“From filtration camps you can only escape using these risky local private drivers,” Oleksandr says. “Fortunately, there are good people among them.”

Olena, Sofia and Oleksandr

Jonny Dunstan/BBC

Arriving in Lviv on the same day were Valentyna and her husband Evgeniy. They also managed to flee Mariupol last week. They were boarding a coach to a smaller city in western Ukraine – desperate for safety after their ordeal.

The filtration process was speedy for them, says Valentyna, 58, perhaps because of their age and because Evgeniy has a disability. But it was far worse for younger people, she said.

“The filtration camps are like ghettos,” she says. “Russians divide people into groups. Those who were suspected of having connections with the Ukrainian army, territorial defence, journalists, workers from the government – it’s very dangerous for them. They take those people to prisons to Donetsk, torture them.”

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She and Evgeniy also say many were sent from the filtration camps to Russia. Sometimes people were told they were destined for Ukrainian-controlled territory, they say, only for the coach to head to Russian-held territory instead.

Like Oleksandr and Olena, Valentyna says it was only because of their driver that they managed to escape.

“When we finally [escaped] and saw the Ukrainian fighters and the flag, when we heard Ukrainian language, everyone in the bus started to cry,” she said. “It was just unbelievable that we stayed alive and finally fled from hell.”

Drinking boiler water

The couples’ harrowing time in the camps came after weeks living through the battle of Mariupol.

Russian forces encircled and bombarded the city, slowly advancing street by street. Their eventual occupation has made it difficult to verify the conditions inside. It’s only through interviews with recent escapees, such as Valentyna, Oleksandr and Olena, that details have started to emerge.

There was no running water for many and food became desperately scarce. Oleksandr and Olena sheltered in a basement near a restaurant, and so were able to survive on the tinned goods kept in storage there, with the head chef preparing food for those who needed it.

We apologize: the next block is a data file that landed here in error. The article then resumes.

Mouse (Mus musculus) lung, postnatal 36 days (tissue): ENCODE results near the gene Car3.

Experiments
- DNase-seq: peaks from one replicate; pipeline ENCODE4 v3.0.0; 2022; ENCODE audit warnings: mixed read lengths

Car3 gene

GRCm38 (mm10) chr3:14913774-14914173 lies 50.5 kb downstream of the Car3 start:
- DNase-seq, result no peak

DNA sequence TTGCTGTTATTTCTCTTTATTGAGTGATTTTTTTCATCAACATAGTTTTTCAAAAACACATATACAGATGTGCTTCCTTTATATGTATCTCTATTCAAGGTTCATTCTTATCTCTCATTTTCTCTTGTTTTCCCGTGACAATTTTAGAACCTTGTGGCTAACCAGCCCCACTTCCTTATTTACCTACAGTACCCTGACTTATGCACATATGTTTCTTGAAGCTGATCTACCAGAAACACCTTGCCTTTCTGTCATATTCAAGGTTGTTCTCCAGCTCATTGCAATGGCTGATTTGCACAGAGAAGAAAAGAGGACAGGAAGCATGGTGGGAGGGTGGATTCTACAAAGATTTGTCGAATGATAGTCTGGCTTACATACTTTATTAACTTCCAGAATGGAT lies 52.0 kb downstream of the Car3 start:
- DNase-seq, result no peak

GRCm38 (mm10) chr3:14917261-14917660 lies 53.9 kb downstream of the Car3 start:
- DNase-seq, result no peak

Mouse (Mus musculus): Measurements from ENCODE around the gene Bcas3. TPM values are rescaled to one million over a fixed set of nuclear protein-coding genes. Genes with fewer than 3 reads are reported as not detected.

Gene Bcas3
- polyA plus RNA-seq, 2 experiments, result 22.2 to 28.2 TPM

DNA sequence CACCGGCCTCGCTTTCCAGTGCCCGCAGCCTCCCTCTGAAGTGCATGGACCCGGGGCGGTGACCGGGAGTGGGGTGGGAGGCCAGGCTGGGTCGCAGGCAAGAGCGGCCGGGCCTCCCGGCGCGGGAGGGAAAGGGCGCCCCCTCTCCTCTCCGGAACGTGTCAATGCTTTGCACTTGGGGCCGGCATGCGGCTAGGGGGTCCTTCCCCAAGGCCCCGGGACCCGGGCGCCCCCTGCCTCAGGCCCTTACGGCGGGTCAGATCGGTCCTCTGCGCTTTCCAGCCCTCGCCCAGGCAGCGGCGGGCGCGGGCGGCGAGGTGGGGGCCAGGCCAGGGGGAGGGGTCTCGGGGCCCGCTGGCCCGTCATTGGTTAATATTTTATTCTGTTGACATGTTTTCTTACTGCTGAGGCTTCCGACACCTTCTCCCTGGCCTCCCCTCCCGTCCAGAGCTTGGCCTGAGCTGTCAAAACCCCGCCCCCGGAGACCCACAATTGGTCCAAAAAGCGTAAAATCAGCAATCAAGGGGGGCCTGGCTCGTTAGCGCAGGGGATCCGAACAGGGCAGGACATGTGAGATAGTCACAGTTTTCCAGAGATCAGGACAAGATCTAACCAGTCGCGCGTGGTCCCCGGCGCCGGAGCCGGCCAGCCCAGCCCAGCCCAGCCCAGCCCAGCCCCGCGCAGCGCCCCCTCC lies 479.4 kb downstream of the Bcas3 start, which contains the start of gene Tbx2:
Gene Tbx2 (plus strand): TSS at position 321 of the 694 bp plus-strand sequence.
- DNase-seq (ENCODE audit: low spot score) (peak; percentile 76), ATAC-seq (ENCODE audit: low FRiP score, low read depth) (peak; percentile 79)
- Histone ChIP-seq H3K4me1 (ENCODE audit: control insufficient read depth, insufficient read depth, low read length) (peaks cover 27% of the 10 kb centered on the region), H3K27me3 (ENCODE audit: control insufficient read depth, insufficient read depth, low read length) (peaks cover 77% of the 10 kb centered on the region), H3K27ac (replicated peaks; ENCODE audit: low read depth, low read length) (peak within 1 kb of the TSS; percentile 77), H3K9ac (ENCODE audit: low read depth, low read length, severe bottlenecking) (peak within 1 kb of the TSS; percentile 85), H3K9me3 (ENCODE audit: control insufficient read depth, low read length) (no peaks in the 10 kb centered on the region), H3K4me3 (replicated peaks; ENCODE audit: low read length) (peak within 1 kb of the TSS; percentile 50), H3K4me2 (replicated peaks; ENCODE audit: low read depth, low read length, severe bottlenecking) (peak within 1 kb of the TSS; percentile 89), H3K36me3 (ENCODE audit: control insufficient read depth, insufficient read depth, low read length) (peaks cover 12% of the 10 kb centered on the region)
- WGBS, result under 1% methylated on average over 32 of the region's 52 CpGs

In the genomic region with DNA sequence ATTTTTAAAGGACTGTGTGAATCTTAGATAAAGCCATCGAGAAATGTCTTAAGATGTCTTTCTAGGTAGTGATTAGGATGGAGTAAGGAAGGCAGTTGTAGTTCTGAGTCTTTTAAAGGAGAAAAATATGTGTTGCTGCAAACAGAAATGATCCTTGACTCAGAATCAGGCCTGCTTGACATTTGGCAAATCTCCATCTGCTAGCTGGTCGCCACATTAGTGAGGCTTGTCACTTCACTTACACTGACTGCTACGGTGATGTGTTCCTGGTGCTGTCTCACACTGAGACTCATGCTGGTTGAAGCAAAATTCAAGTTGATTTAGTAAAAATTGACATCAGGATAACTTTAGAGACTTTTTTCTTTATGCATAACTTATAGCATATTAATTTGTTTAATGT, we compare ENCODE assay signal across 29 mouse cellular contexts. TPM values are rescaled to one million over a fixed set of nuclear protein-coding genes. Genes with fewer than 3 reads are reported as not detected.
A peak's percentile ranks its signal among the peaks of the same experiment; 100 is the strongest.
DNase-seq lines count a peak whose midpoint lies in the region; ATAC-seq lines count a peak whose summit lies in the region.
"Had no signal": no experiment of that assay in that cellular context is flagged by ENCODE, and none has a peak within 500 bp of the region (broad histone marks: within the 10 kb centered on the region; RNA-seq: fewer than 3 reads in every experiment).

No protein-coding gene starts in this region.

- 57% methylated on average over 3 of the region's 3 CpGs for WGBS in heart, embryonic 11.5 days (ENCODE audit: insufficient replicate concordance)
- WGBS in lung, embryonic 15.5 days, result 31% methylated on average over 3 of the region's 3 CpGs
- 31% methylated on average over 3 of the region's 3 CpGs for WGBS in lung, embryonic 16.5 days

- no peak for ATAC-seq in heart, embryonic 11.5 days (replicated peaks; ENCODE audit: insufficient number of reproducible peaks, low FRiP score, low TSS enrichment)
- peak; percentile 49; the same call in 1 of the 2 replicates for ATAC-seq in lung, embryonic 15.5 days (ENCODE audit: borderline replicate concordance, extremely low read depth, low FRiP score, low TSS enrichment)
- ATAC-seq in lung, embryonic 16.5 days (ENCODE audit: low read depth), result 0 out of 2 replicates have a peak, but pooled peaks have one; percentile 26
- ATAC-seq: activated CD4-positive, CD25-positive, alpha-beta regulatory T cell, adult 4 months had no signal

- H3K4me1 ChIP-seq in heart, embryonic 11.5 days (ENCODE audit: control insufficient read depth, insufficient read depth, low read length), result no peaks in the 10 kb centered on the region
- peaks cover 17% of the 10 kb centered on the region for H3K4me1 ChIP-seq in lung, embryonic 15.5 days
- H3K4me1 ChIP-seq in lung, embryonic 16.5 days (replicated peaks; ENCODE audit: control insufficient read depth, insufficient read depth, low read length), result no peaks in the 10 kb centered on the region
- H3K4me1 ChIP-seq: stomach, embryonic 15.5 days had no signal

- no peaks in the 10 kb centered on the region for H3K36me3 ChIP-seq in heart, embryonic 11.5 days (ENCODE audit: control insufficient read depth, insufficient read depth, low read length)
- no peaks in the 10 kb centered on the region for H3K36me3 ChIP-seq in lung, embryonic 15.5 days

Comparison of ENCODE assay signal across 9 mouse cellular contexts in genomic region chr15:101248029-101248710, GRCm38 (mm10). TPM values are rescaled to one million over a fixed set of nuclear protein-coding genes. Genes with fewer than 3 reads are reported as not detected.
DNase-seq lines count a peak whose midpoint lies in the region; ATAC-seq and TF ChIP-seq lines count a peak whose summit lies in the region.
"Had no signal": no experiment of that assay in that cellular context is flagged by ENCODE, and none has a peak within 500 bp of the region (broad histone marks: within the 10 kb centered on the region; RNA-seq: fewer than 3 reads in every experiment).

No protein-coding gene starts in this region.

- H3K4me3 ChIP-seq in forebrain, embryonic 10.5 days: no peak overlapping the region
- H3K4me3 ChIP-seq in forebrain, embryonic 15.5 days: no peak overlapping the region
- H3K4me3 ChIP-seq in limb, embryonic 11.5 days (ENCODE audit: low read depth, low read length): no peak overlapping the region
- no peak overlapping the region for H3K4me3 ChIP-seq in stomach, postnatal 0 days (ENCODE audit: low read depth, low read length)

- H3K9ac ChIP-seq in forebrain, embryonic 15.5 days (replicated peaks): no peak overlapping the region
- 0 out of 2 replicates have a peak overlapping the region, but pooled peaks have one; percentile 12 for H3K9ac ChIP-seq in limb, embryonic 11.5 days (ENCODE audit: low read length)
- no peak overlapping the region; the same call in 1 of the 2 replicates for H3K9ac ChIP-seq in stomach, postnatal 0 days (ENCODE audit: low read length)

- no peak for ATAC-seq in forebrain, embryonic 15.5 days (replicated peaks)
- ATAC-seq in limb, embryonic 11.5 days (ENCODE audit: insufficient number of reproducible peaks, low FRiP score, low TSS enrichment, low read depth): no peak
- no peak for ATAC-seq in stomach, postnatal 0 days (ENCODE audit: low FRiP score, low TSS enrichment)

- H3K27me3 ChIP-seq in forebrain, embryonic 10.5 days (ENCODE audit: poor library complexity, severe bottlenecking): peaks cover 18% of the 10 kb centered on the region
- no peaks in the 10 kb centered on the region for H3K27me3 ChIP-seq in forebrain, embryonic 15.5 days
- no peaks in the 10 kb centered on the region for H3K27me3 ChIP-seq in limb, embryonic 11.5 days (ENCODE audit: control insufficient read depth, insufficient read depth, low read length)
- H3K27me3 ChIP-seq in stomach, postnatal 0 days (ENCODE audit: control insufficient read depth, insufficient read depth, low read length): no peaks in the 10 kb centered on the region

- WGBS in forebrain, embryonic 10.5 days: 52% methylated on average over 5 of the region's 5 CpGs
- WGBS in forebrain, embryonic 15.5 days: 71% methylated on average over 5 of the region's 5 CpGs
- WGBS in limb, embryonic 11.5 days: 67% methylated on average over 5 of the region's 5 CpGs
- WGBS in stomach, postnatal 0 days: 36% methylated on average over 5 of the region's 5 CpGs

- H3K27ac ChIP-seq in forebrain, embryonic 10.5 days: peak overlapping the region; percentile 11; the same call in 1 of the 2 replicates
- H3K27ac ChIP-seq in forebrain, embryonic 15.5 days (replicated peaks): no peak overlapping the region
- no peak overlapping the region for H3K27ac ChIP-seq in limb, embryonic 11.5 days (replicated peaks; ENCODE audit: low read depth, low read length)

The problem, however, was water. Oleksandr describes how he had to run outside to wells in order to stock up.

“It was very dangerous, because the Russians were shooting all the time,” he said. Boiler water saved our lives. When we left the basement to try to evacuate, there was almost no water left in our boiler.”

Valentyna and Evgeniy recount how it was impossible to get any food except what people had saved before the war began. They survived on tinned goods, cereals, and the few potatoes they grew in their garden, sharing what they had with their neighbours.

Valentyna and Evgeniy

BBC

I wouldn’t take any food from those monsters – I would rather die

Valentyna (right), with Evgeniy

The pair did not risk a run to the wells, knowing the dangers there. When snow came, they were ecstatic – gathering it to melt over outside fires, for drinking water.

The Russians had supplies and “some people were going to take food from [them], those who couldn’t stand hunger,” Valentyna said. “As for me, I wouldn’t take any food from those monsters. I would rather die.”

She reserves special hatred for troops under the command of the Chechen Republic, an autonomous region of Russia loyal to Vladimir Putin. These militants have been fighting in Ukraine since the start of the invasion and are reported to have been heavily involved in the siege of Mariupol.

Valentyna accused their forces of hunting down women and children in order to rape them. “If these girls and women refuse to do that they simply killed them,” she said. “I can’t believe that people can be such animals. No humanity, no compassion.”

Valentyna and Evgeniy say they survived by hiding in their basement in the north of the city. They went outside only to make fires, risking shelling and shrapnel for food and warmth. Eventually their basement was also destroyed in a Russian bombardment. Evgeniy was concussed and has had hearing problems since. Their neighbour was also badly injured.

They moved between shelters and basements, before deciding they would try to flee. As they made their way out of the city they saw the devastation wrought by the Russian invaders.

“I myself saw black, burnt, empty high-rising buildings, which were totally destroyed,” Valentyna says. “There were an enormous number of bodies. The city does not exist anymore. Even walls. Just huge piles of ruins. I could never have imagined such violence.”

Both couples have now escaped Mariupol, a city that has become a symbol of the resistance and the suffering of Ukraine after the Russian invasion. Now they face an uncertain future – just four of the 11 million Ukrainians displaced by the conflict.

Read the full article at: bbc.com